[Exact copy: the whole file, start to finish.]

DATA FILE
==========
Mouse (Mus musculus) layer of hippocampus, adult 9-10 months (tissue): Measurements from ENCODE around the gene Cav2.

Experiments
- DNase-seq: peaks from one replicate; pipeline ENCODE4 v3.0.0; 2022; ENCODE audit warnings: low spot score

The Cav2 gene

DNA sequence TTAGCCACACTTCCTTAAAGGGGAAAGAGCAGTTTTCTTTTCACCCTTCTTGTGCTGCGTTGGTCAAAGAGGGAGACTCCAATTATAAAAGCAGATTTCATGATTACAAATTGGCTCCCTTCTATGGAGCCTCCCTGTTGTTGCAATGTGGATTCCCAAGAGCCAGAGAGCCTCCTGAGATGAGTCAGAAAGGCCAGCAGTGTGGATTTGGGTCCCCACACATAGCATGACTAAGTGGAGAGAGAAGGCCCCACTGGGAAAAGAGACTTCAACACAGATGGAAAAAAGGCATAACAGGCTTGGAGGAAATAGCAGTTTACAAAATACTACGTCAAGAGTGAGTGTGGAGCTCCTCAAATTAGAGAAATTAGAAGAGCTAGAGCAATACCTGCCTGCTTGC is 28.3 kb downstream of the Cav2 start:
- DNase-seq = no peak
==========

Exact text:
Mouse (Mus musculus) layer of hippocampus, adult 9-10 months (tissue): Measurements from ENCODE around the gene Cav2.

Experiments
- DNase-seq: peaks from one replicate; pipeline ENCODE4 v3.0.0; 2022; ENCODE audit warnings: low spot score

The Cav2 gene

DNA sequence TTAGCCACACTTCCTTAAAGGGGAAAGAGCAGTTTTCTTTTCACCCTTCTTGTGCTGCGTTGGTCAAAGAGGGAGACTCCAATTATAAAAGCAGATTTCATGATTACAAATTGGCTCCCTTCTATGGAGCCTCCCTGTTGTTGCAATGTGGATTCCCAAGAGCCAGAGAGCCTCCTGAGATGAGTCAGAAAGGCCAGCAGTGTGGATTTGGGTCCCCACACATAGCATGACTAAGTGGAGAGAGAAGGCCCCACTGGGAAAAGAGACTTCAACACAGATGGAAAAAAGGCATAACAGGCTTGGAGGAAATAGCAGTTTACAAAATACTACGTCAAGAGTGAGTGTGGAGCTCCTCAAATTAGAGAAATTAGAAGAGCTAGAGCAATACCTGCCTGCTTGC is 28.3 kb downstream of the Cav2 start:
- DNase-seq = no peak